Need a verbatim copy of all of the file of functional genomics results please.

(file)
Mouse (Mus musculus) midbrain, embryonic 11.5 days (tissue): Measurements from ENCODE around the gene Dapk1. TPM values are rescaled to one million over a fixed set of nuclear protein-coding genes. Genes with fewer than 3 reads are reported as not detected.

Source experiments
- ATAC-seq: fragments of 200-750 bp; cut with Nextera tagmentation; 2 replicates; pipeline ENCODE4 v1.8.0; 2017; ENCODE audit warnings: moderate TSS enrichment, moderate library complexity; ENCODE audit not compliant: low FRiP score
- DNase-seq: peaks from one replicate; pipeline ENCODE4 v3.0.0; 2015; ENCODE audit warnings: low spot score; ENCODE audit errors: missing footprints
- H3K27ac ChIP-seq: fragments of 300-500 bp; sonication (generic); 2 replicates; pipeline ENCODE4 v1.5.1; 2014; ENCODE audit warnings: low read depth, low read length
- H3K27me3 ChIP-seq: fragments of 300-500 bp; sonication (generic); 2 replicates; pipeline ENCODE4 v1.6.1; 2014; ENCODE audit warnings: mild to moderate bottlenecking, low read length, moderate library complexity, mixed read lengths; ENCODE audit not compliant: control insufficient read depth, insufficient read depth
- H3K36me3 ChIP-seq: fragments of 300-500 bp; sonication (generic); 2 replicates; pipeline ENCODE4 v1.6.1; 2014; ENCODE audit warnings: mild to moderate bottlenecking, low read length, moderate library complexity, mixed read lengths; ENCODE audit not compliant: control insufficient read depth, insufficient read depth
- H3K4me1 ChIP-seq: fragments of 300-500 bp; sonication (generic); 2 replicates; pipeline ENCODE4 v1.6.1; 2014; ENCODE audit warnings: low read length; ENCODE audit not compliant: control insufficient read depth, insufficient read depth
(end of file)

Mouse (Mus musculus) midbrain, embryonic 11.5 days (tissue): Measurements from ENCODE around the gene Dapk1. TPM values are rescaled to one million over a fixed set of nuclear protein-coding genes. Genes with fewer than 3 reads are reported as not detected.

Source experiments
- ATAC-seq: fragments of 200-750 bp; cut with Nextera tagmentation; 2 replicates; pipeline ENCODE4 v1.8.0; 2017; ENCODE audit warnings: moderate TSS enrichment, moderate library complexity; ENCODE audit not compliant: low FRiP score
- DNase-seq: peaks from one replicate; pipeline ENCODE4 v3.0.0; 2015; ENCODE audit warnings: low spot score; ENCODE audit errors: missing footprints
- H3K27ac ChIP-seq: fragments of 300-500 bp; sonication (generic); 2 replicates; pipeline ENCODE4 v1.5.1; 2014; ENCODE audit warnings: low read depth, low read length
- H3K27me3 ChIP-seq: fragments of 300-500 bp; sonication (generic); 2 replicates; pipeline ENCODE4 v1.6.1; 2014; ENCODE audit warnings: mild to moderate bottlenecking, low read length, moderate library complexity, mixed read lengths; ENCODE audit not compliant: control insufficient read depth, insufficient read depth
- H3K36me3 ChIP-seq: fragments of 300-500 bp; sonication (generic); 2 replicates; pipeline ENCODE4 v1.6.1; 2014; ENCODE audit warnings: mild to moderate bottlenecking, low read length, moderate library complexity, mixed read lengths; ENCODE audit not compliant: control insufficient read depth, insufficient read depth
- H3K4me1 ChIP-seq: fragments of 300-500 bp; sonication (generic); 2 replicates; pipeline ENCODE4 v1.6.1; 2014; ENCODE audit warnings: low read length; ENCODE audit not compliant: control insufficient read depth, insufficient read depth